tclakin

MLB All-Star Game: Old News?

In Uncategorized on July 14, 2009 at 1:57 pm

The 2009 Major League Baseball All-Star Game kicks off at 8 tonight (Fox) from Busch Stadium in St. Louis. This begs the question,

Does anybody care?

Personally, I always enjoy the All-Star game but I get the sense that its relevance is close to going up in smoke. Sure, the winning team’s league gets home field advantage in the World Series, but even that dose of significance hasn’t changed what can only be called a broken format.

Years ago, players – and more importantly, managers – actually cared about the outcome of the All-Star game. You had pitchers going more than one inning, position players playing the whole game, and managers coaching to win. You had guys like Pete Rose bowling people over on the base paths. Today, the best pitchers pitch one inning – two max – under the guise of “not hurting themselves,” while position players rotate every other inning. This is why we had the 2002 All-Star game end in a tie, after both teams ran out of pitchers and the 18 million dollar man, Allan (I refuse to call him Bud anymore) Selig, was caught with his pants down and no backup plan. And, instead of fixing the problem by trimming the rosters and letting the best players – the actual All-Stars – decide the outcome of the game, Allan brilliantly decided to expand the rosters to a bloated 33. It’s like the PR-challenged Selig thought, Hey, why don’t we just give everyone a chance? The fans will love it!

But what kind of solution is that? Adding players isn’t going to get the job done. In fact, only one thing will: money. Think about it – what drives the business of sports in the modern age?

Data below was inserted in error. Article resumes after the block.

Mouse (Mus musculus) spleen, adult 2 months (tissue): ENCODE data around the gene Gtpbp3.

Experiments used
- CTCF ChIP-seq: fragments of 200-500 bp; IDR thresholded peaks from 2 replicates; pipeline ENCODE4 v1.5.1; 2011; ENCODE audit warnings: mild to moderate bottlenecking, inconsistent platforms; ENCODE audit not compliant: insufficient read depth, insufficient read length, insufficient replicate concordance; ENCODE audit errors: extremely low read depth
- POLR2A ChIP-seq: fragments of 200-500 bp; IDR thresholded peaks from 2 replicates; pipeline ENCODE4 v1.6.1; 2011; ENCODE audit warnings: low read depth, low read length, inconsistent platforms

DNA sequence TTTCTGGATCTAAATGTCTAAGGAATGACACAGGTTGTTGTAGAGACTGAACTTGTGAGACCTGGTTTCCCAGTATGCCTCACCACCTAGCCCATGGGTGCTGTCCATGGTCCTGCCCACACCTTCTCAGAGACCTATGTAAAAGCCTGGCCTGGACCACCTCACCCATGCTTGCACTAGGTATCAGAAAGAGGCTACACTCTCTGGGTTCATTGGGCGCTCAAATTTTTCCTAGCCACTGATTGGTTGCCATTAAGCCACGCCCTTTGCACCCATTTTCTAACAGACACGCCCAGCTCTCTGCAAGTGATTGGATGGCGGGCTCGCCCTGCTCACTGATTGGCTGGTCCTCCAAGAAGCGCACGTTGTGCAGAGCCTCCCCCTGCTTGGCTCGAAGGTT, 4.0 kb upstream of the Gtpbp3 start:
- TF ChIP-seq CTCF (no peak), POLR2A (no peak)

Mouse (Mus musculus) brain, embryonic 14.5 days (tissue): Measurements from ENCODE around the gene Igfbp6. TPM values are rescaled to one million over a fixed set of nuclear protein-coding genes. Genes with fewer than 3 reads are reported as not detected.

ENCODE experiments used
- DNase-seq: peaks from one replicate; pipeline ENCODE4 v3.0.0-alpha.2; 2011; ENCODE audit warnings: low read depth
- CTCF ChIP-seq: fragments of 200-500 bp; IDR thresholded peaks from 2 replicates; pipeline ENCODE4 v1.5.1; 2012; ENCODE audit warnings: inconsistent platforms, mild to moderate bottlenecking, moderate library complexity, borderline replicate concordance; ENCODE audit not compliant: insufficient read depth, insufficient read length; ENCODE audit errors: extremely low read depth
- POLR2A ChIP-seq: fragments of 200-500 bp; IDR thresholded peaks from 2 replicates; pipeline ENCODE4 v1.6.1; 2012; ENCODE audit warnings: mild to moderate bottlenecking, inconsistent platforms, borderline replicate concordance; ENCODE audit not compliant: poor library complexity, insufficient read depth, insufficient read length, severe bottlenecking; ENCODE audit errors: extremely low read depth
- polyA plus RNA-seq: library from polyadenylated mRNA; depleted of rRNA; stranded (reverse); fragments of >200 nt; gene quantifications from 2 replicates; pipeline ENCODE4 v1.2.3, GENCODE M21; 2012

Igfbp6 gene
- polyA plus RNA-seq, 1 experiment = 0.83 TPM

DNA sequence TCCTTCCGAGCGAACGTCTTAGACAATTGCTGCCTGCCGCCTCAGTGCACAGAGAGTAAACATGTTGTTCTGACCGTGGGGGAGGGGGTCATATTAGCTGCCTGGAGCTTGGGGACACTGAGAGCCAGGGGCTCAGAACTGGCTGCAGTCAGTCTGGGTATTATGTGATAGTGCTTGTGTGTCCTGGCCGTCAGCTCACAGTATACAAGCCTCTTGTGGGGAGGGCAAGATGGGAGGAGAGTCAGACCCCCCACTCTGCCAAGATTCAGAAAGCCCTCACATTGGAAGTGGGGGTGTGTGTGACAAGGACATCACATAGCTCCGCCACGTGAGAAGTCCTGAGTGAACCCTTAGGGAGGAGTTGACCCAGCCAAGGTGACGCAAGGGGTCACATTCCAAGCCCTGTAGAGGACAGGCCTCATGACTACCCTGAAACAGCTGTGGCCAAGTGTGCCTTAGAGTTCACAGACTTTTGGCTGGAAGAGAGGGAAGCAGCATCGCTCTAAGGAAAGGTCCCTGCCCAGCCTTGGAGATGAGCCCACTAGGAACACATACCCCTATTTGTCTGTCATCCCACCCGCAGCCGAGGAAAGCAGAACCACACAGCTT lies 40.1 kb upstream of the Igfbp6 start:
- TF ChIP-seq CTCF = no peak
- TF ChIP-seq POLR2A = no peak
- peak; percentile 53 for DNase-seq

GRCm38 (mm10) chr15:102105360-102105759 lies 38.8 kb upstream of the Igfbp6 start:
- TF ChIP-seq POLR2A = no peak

Dollar signs.

We can bemoan it all we want – and we do, rueing the day that free agency and naming rights took over the game and stomped on the American flag – but facts are facts. Professional athletes like money and they like respect, and in their world respect is measured by money. It’s a vicious cycle, but play into both of those needs, and bingo, you have a hotly contested All-Star Game. Until Major League Baseball’s big shots decide to scrap the ridiculous – and frankly, unfair – home field advantage clause and add some kind of enormous financial incentive to the winning team, the annual All-Star Game will remain a goofy, irrelevant sideshow. Not exactly what real baseball fans want.

Unfortunately, that’s exactly what we’re going to get; this year, at least.

Yet, when 8 o’clock rolls around tonight, I’ll reluctantly grab the remote and flip the channels until I get to the game. I always do, every year. And I’ll grit my teeth and try to enjoy it because, at the end of the day, it’s still baseball and I love the game. But though I’ll watch, it won’t be without reservation and certainly not without regret. Forty years ago, the MLB All-Star game was a major sporting event. Today, it’s merely a silly exhibition masquerading as a steroid guessing-game. We have only Allan H. Selig and the passage of time to thank for that.

But, I’m curious: What do Game Six readers think?

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  1. I think last night the players proved they are playing for something and it’s not just a showcase for the fans. Players were hustling and playing to win. In previous years the All Star game was not a fan favorite but I think the players really want to reel fans back in and show the world that not all MLB players are steroid users. All in all the game was entertaining and very fast moving which made it an enjoyable game to watch.

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